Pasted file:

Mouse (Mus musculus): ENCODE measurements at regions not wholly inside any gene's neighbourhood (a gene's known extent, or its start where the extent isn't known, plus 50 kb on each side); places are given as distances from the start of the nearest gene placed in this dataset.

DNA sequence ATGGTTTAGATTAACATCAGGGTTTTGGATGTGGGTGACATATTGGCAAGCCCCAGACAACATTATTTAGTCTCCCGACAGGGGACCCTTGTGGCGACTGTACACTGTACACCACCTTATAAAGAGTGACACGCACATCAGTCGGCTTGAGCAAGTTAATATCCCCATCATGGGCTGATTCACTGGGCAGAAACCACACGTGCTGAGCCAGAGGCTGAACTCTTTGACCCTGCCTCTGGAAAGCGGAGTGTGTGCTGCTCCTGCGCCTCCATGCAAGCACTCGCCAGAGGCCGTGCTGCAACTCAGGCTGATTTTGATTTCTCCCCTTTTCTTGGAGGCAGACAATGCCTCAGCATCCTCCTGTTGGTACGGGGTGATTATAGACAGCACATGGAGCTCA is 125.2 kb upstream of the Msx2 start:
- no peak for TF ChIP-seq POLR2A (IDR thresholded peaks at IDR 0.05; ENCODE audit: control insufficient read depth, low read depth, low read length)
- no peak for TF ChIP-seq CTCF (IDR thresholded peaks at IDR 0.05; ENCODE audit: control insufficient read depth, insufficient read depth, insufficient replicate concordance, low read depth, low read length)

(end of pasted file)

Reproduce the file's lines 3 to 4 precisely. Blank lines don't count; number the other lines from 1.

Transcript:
- no peak for TF ChIP-seq POLR2A (IDR thresholded peaks at IDR 0.05; ENCODE audit: control insufficient read depth, low read depth, low read length)
- no peak for TF ChIP-seq CTCF (IDR thresholded peaks at IDR 0.05; ENCODE audit: control insufficient read depth, insufficient read depth, insufficient replicate concordance, low read depth, low read length)